Yandex will start using Paid Links as a negative ranking signal!

Today Yandex’s head of search, Alexander Sadovsky, announced they will start using paid links as a negative ranking signal. Official announcement: Новый этап в борьбе со ссылочным спамом from today. After discounting links in a few specific niches and areas around Moscow last year, they now decide to turn it around and use paid links as a negative signal.

Paid links are still massively used in the Russian search market, after removing links from their algorithm they expected SEO would start using different ways of getting links. Nothing changed at all. 70% of the links in popular, commercial interesting niches, are still consider Paid Links by Yandex. Yandex found the SEO market to be stubborn (what a surprise!), the number of paid links being used in those niches dropped just 16% last year. Links will be back in their main algorithm, but now can have a positive, neutral or negative effect on a website’s performance in the search engine result pages. Yandex is quite confident their machine learning algorithms are good enough to detect paid links at the moment.

The rollout of this updated algorithm will start in May. Personally I really like the research and efforts of the Yandex research department. Comparing to the other major search engines, they publicly try to battle the amount of crappy SEO spam, good job!

Optimising Google’s Knowledge Graph – #SMX Munich

Many of you will have notices the search engine result pages are currently containing more elements compared to a few years back. Not only 10 blue links, accompanied with 3 to 10 AdWords advertisements but for many queries we are getting additional regarding the query. These additional cards are a result of Google’s Knowledge Graph. Not familiar with the concept Knowledge graph? Just ask Google: “The Knowledge Graph is a knowledge base used by Google to enhance its search engine’s results with semantic-search information gathered from a wide variety of sources.”

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Searchmetrics bookmarklet

Quick post today: since I’m using Searchmetrics every day, I got tired typing in all the URLs I want to check manually so I created a quick bookmarklet you can use to instantly go to the Searchmetrics interface for the URL you are currently on. Add the following code as a bookmark in your favorites:

javascript:void(window.open(%27http://suite.searchmetrics.com/en/research?url=%27+window.location.href,%27_blank%27%29);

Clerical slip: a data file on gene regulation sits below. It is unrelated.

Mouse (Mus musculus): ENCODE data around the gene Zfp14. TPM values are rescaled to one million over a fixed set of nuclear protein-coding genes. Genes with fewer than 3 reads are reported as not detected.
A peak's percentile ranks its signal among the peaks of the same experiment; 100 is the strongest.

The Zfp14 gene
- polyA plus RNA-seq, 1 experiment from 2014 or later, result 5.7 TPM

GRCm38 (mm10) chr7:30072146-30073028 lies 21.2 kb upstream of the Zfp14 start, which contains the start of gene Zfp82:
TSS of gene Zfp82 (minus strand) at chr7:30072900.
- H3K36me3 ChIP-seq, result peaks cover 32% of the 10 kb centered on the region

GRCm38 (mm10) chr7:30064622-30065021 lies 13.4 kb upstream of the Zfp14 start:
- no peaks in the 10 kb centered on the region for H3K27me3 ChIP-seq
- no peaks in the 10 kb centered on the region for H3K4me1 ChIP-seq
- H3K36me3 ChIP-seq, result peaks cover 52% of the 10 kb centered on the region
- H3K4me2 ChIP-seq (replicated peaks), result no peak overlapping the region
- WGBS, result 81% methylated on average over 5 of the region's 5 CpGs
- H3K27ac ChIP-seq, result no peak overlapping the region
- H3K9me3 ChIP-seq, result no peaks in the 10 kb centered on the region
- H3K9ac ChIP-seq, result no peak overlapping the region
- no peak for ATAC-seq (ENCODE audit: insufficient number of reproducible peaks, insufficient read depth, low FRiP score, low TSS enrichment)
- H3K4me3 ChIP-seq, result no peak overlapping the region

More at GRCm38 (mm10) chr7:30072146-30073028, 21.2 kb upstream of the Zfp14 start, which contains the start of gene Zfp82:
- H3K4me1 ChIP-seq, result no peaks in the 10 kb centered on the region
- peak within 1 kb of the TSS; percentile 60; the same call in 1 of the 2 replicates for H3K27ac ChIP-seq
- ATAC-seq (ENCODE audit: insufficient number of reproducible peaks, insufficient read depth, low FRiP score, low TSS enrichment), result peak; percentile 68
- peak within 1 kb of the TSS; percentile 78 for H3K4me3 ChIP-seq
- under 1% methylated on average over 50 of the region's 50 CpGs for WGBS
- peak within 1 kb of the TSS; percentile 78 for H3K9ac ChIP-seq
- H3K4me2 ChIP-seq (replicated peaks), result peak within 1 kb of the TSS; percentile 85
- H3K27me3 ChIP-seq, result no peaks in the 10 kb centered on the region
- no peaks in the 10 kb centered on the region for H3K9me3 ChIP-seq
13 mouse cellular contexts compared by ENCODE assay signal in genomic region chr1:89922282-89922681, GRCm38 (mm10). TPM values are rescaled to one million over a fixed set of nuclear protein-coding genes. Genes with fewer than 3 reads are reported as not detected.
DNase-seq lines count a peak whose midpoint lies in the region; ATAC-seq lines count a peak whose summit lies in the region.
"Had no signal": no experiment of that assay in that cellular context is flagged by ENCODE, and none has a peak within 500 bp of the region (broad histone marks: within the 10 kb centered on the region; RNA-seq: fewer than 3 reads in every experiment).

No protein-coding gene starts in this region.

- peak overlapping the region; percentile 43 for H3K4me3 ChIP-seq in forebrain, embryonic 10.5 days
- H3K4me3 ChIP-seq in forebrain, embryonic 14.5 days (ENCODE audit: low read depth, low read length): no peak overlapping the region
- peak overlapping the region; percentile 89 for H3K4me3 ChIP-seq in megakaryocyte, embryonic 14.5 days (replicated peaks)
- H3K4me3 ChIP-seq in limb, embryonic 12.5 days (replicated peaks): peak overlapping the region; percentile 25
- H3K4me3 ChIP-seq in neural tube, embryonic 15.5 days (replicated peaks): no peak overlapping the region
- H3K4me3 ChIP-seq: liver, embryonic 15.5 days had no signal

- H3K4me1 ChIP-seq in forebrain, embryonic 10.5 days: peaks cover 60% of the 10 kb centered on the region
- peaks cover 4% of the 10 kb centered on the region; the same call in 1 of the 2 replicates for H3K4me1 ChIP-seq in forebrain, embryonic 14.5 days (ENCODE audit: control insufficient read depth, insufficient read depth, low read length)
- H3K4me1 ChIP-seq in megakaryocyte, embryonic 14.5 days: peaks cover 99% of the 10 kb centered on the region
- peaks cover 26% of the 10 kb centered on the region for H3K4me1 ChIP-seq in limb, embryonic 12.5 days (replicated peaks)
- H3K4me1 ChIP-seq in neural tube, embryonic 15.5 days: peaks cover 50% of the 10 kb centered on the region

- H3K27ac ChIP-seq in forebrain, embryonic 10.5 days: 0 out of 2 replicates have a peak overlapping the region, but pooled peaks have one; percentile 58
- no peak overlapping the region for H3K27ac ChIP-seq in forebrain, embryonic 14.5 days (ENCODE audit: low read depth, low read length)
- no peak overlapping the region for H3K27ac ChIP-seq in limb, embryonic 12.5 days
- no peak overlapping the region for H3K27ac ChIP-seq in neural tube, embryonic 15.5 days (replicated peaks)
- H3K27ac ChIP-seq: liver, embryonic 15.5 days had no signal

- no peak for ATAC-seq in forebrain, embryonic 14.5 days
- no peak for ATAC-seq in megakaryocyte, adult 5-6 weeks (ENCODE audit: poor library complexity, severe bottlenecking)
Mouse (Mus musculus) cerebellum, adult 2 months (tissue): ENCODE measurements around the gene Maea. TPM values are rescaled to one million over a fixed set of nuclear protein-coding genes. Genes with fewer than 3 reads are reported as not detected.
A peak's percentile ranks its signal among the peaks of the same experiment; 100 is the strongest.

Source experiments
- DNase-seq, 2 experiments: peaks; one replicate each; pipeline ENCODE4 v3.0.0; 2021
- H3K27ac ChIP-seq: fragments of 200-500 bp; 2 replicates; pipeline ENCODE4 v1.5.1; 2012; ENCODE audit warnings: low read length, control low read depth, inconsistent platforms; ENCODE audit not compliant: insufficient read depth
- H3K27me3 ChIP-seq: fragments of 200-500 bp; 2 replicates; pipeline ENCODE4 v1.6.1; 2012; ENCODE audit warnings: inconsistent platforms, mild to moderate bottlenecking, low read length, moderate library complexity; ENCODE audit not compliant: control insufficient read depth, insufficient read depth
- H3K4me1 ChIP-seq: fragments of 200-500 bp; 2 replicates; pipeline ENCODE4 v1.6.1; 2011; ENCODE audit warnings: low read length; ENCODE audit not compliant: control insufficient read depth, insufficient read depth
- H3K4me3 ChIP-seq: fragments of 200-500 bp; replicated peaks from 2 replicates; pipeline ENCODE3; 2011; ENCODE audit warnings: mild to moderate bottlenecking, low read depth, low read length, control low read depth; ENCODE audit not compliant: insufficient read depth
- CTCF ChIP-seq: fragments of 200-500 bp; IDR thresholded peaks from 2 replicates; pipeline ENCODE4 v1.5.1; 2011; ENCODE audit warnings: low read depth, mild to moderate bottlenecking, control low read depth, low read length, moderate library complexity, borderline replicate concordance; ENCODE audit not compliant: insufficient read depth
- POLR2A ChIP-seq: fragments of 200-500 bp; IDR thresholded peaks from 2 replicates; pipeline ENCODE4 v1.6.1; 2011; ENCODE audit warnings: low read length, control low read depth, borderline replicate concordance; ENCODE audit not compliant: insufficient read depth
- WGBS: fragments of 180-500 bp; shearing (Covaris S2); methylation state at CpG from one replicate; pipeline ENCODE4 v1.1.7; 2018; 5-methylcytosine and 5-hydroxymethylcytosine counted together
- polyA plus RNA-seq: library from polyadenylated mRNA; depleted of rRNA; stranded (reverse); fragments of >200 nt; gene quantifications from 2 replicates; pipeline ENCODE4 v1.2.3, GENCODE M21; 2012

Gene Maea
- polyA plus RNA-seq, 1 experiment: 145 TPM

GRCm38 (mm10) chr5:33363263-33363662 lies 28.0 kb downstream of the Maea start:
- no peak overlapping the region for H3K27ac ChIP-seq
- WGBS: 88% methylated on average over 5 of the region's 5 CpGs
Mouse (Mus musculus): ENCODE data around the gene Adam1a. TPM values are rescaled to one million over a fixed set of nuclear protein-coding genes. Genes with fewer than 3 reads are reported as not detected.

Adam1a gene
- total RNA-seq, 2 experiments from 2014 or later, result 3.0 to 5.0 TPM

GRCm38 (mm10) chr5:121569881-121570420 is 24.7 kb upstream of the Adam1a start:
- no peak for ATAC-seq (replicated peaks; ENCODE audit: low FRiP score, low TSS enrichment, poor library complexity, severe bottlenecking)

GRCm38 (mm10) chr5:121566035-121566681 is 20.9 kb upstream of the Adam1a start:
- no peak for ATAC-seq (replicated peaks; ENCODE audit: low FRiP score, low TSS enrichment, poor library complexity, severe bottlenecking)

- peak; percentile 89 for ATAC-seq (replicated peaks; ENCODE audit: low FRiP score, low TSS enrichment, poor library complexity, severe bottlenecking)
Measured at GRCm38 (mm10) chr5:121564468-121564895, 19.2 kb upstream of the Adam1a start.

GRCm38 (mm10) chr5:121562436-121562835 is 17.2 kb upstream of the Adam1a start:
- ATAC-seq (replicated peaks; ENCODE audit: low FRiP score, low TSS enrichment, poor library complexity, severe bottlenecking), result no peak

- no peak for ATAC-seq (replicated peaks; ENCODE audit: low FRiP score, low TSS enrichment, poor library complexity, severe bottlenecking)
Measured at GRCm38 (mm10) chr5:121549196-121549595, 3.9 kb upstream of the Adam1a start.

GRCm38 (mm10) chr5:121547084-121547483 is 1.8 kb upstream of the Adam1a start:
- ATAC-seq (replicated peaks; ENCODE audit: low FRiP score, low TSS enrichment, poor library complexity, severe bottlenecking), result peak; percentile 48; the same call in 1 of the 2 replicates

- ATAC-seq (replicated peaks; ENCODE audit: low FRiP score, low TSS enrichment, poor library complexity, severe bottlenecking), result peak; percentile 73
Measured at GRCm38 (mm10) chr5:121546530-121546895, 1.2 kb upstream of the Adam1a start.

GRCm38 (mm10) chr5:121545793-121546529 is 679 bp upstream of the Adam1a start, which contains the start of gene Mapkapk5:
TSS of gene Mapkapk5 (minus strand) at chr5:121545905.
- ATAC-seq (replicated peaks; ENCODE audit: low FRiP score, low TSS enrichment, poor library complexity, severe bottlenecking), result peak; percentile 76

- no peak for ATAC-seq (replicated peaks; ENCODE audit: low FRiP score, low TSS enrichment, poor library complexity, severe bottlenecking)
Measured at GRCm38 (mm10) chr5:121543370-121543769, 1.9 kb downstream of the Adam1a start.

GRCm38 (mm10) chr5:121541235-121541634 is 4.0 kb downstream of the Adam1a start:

You can also add a bookmark, give it a name (eg. Instant Searchmetrics ) and copy and paste the above code as a URL. Update 23-12: people asked me if this is possible for every tool. Basically, if it is webbased: Yes. So for example the URL Google Mobile Friendly test uses is https://www.google.com/webmasters/tools/mobile-friendly/?url=http://www.notprovided.eu so that will give the following JavaScript code to add to your bookmarks:

javascript:void(window.open(%27https://www.google.com/webmasters/tools/mobile-friendly/?url=%27+window.location.href,%27_blank%27%29);

For SEMRush:

javascript:void(window.open(%27http://www.semrush.com/info/%27+window.location.href,%27_blank%27%29);

Google Mobile Friendly test:

javascript:void(window.open(%27https://www.google.com/webmasters/tools/mobile-friendly/?url=%27+window.location.href,%27_blank%27%29);

Scraping Webmaster Tools with FMiner

Screen Scraping Webmaster Tools!

The biggest problem (after the problem with their data quality) I am having with Google Webmaster Tools is that you can’t export all the data for external analysis. Luckily the guys from the FMiner.com web scraping tool contacted me a few weeks ago to test their tool. The problem with Webmaster Tools is that you can’t use web based scrapers and all the other screen scraping software tools were not that good in the steps you need to take to get to the data within Webmaster Tools. The software is available for Windows and Mac OSX users.

FMiner is a classical screen scraping app, installed on your desktop. Since you need to emulate real browser behaviour, you need to install it on your desktop. There is no coding required and their interface is visual based which makes it possible to start scraping within minutes. Another possibility I like is to upload a set of keywords, to scrape internal search engine result pages for example, something that is missing in a lot of other tools. If you need to scrape a lot of accounts, this tool provides multi-browser crawling which decreases the time needed.
This tool can be used for a lot of scraping jobs, including Google SERPs, Facebook Graph search, downloading files & images and collecting e-mail addresses. And for the real heavy scrapers, they also have built in a captcha solving API system so if you want to pass captchas while scraping, no problem.

Below you can find an introduction to the tool, with one of their tutorial video’s about scraping IMDB.com:
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Cheatsheet: managing search robot behaviour

Search Robot Management Cheatsheet

Many discussions have been taking place about the differences between crawling, indexing and caching. The way search engine robots are behaving can be controlled in many ways. Due to all the different possibilities, I often have discussions and have to clarify my point of view over and over again. So to be sure everyone is clear about the way you can control the crawling and indexing behaviour of the major search engines (Google, Bing, Yandex and Baidu), make sure you remember the following table or print the table and hang it next to your screen to win the next discussion with your fellow SEOs 🙂
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